Again, I doubt that most white people even realize that they're being racist when they they think and feel that way. They're used to telling black people that their problems are their own fault, and that they need to help themselves and "their own kind." Suddenly being asked to help black people, here or abroad, just doesn't seem right, in part because it doesn't fit with what they've been led by a racist society to generally think and feel about black people.

And so, expressing sudden concern about "the poverty at home" can seem like a legitimate way of refusing to send help over there.

I may be missing something, but I think that's basically why a lot of white people resort to this excuse by way of explaining their refusal to contribute toward aid for Haitians. 

What do you think explains it?

I also recognize that on the other hand, white Americans do often care about, and contribute toward alleviating, poverty in "Africa." Are any of those people the same ones who would use the above excuse, and/or others, by way of refusing to contribute toward earthquake relief in Haiti? If so, what's the difference for them, between contributing to "Africans" and contributing to Haitians?


  1. Not that it really explains anything, but I see this as part of the unwillingness to take responsibility for what white people have done in the past -- whether in Haiti, or the Middle East, or the slave trade -- although we're generally OK with taking the privilege that comes with those past actions.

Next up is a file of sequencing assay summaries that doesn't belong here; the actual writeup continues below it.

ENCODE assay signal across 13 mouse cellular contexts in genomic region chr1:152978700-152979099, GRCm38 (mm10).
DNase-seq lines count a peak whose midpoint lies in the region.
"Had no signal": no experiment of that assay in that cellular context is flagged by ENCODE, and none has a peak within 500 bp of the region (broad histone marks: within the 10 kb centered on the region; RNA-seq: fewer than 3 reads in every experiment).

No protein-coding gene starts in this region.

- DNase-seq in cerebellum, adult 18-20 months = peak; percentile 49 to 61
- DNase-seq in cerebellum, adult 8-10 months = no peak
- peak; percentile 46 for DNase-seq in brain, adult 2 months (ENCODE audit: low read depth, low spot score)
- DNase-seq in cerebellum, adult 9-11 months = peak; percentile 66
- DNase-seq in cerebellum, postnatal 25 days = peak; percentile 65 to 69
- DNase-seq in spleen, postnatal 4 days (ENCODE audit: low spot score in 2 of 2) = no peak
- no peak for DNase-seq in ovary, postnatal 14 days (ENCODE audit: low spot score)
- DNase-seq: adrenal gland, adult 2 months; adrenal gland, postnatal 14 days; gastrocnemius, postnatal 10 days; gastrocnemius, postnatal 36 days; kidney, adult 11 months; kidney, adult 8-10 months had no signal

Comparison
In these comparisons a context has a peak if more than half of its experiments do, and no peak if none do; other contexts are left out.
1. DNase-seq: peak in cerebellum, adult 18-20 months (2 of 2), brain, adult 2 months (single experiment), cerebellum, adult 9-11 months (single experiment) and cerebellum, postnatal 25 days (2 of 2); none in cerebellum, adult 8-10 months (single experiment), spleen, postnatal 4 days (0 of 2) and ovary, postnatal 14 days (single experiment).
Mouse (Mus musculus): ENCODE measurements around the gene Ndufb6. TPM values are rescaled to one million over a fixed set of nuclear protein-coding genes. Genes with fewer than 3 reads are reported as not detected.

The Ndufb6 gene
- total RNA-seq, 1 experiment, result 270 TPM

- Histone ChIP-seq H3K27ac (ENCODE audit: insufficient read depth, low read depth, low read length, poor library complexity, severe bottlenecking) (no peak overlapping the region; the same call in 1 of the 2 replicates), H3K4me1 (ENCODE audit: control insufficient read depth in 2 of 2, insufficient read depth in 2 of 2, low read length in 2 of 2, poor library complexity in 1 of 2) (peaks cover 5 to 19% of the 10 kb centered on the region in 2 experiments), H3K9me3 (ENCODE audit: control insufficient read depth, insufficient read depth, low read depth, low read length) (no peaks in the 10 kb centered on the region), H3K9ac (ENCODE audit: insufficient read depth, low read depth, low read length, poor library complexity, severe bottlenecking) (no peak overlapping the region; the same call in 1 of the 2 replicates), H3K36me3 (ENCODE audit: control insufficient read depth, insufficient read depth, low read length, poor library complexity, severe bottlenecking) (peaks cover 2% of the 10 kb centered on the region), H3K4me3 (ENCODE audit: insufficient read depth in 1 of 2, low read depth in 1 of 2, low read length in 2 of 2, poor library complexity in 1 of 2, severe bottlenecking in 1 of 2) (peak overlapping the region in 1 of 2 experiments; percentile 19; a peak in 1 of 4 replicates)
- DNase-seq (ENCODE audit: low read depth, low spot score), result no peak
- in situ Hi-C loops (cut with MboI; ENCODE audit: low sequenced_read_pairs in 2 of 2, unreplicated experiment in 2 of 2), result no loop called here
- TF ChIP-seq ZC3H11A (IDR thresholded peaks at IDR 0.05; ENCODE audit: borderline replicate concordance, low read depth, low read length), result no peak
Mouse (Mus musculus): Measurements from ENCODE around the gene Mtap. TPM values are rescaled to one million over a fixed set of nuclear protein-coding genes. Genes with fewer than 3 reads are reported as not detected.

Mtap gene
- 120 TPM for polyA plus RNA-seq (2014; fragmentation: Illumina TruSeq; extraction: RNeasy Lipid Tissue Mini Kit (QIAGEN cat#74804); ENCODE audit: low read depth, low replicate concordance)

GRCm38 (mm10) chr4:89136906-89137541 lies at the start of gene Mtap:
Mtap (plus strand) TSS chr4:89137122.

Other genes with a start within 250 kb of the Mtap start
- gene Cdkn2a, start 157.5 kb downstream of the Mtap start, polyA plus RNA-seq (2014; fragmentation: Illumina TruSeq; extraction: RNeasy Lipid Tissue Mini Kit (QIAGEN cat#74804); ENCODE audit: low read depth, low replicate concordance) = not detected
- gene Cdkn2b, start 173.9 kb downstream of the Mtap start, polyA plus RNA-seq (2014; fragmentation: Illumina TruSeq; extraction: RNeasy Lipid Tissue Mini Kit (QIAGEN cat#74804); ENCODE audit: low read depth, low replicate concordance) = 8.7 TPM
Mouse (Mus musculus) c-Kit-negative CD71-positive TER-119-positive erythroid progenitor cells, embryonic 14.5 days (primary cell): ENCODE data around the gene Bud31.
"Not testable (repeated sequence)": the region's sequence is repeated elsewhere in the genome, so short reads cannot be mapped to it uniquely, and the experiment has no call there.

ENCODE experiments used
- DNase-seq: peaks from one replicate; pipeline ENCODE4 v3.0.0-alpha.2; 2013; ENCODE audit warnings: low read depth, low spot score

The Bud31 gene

2. I've noticed this a lot too.

    As for the Africa thing, the only explanations I can think of are:

    a) that it's "trendy" with celebrities to worry about Africa (and you can do it just by buying t-shirts!)

    b) that children are often the face of campaigns for Africa, and people are less racist when it comes to children (likely because they're malleable?)

    An assessment by my friend Jennifer Brea might help:

  3. I have definitely witnessed this "but what about poor Americans?!" response lately. I think your explanation accounts for much of it. I had an in depth conversation with a buddy over FB about it when she posted something to that effect. I agreed with her sentiment that people should act locally as well as globally, but that the key is to do BOTH, not use one as an excuse not to do the other. I mean, I already do donate time and money to local issues. So, why should I hesitate to also give internationally? I think many people who throw out this line of reasoning don't follow it up with local action themselves; it is just what you've described it as: an excuse. In particular, if these people aren't already giving money or volunteering in their communities, why are they suddenly so concerned when another population is in need? I also think that a lot of very nationalist patriotic Americans have an us vs. them mentality that I just don't have. As my [black] pastor said yesterday while raising money for Haiti, they are our brothers too. We are all citizens of the world. I don't save my compassion for those only in close proximity to me.

  4. re: 'I doubt that most white people even realize that they're being racist when they they think and feel that way. They're used to telling black people that their problems are their own fault, and that they need to help themselves and "their own kind."'